The National Career Readiness Certificate

Michigan’s economy has seen a radical shift as industries have sent their jobs overseas, and many companies have closed. To regain our economy and the prosperity it brought, Michigan employers, schools and families must work together with local and state communities both to create the jobs and the employees of the future. Our state needs good jobs that can support our families. To draw those kinds of jobs, we need a workforce with good skills, well prepared for lifelong learning. The National Career Readiness Certificate helps with this preparation.

What is the NCRC? 

The NCRC is both a local and national credential and is based on three WorkKeys tests.  Graduates can earn a bronze, silver or gold certificate and then take these with them anywhere in the country, since it means the same thing in every state.  Earning a Certificate demonstrates a particular skill level in reading, math and locating information, the most critical areas according to hundreds of employers.  The NCRC will be a great complement to the high school diploma.  The diploma is a credential of academic preparation, while the career certificate is a credential of skill application.  Together, these credentials will prepare young people to begin their adult lives, whether they go to work, to college/advanced training, or both.    

What part do the schools play?

Schools prepare students for graduation, which increasingly means preparing them for the skills they’ll need in the workforce and for post-secondary study.  Schools will need to create a common set of expectations for all students and teach the courses students need to meet them.  Our schools also need to help students with career awareness and educational development plans used to map out the coursework for the high school years.  Our schools are preparing students to take these important assessments and help administer them. 

What part does business play?

Business must become engaged at several levels: communicating its importance to their staff, using the NCRC in hiring, and advocating for it across the region.  Business needs to explain to their staff and their communities the importance of this new credential and what it means to them.  Employers need to understand how the WorkKeys skills apply to their entry-level jobs.  They also must require potential employees show them their certificate and talk about the job as it relates to the WorkKeys skills.  In hiring, employers need to ask job applicants, “Do you have the National Career Readiness Certificate in addition to your diploma?”  Ask your local chamber for more information – all of the chambers in the West Michigan Chamber Coalition have adopted this initiative.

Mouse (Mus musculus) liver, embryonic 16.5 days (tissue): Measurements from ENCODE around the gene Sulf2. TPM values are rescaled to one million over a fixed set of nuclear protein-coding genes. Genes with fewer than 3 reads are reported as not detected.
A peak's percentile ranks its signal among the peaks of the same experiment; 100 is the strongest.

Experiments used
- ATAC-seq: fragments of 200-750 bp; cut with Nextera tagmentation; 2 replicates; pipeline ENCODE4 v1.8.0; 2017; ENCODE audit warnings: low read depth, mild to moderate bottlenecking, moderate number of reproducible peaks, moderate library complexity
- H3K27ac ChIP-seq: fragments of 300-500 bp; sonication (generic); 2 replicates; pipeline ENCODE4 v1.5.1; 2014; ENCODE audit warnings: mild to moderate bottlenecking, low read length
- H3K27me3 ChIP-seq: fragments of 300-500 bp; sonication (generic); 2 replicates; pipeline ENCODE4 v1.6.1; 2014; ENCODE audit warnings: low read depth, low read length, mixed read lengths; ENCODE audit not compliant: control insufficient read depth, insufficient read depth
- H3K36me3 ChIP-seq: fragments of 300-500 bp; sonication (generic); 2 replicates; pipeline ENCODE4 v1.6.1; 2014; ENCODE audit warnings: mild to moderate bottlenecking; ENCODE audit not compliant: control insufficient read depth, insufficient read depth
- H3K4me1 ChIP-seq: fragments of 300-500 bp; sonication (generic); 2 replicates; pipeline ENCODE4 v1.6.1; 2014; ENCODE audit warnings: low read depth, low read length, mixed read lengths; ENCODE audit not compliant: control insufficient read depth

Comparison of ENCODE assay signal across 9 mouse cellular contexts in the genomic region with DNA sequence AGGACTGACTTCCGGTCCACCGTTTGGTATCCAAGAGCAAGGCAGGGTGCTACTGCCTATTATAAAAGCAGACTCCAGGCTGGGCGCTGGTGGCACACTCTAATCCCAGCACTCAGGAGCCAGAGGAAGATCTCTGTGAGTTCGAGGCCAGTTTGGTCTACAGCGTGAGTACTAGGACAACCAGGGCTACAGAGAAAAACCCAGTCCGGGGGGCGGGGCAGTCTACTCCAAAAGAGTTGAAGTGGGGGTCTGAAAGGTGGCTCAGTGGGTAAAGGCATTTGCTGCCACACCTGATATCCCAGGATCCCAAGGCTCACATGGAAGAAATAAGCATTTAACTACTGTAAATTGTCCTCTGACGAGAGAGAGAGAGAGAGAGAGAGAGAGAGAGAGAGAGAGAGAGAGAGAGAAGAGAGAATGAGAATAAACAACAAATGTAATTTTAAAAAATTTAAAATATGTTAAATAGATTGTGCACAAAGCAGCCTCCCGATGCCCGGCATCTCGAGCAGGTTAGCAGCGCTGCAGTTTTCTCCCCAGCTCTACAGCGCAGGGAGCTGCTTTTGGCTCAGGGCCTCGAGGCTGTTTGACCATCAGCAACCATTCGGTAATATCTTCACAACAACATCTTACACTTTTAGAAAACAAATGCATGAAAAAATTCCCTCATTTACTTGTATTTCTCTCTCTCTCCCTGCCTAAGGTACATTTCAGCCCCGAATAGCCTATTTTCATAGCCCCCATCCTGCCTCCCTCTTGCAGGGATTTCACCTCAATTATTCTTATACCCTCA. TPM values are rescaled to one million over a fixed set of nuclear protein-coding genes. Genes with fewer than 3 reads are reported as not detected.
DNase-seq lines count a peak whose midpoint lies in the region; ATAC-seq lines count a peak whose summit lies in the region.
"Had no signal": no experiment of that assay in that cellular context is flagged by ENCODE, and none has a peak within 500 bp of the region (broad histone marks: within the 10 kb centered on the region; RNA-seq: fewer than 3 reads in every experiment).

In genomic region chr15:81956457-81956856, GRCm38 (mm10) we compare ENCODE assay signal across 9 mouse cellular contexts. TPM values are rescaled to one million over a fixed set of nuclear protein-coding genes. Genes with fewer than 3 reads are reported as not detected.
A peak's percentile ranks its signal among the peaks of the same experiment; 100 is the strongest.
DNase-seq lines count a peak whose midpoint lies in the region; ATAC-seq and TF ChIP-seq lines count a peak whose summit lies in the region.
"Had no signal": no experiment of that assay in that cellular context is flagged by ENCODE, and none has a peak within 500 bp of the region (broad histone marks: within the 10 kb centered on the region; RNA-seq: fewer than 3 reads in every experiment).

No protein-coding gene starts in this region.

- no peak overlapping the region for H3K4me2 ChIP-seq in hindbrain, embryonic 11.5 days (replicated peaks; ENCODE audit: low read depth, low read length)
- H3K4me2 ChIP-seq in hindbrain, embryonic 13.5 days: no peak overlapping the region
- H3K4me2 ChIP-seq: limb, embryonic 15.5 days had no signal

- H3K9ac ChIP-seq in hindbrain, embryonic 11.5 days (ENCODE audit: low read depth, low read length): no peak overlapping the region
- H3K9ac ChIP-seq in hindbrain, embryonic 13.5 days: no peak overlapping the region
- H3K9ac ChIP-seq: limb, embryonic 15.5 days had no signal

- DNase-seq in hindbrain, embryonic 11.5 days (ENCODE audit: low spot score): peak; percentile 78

What part do students and families play?

Students and their families will need to think about college/advanced training and careers earlier than they have in the past.  Plus, students need to know that lifelong learning in now the norm.  They will need to prepare for these important assessments, both the ACT and WorkKeys, and get help if needed.  Students will show their new National Career Readiness Certificate to potential employers and be able to discuss their skills and abilities to begin learning on the job.  With both the NCRC and their high school diploma, students will be ready for the world.  These credentials signify their readiness for college/training and for the workforce.

What are the benefits for our region?

Implementing the NCRC area-wide will have a huge impact.  We will be able to demonstrate the skill level of the work force, making us a first choice for companies looking to expand or relocate here.  Area employers will be able to hire workers with skills that match their entry-level jobs.  A growing database of bronze, silver and gold scores will show we have a pool of skilled workers and draw the high-skill jobs we all want to attract. 

For general information, visit nationalcareerreadiness.org.
For local information specific to Kent ISD, contact Ron Koehler, Assistant Superintendent.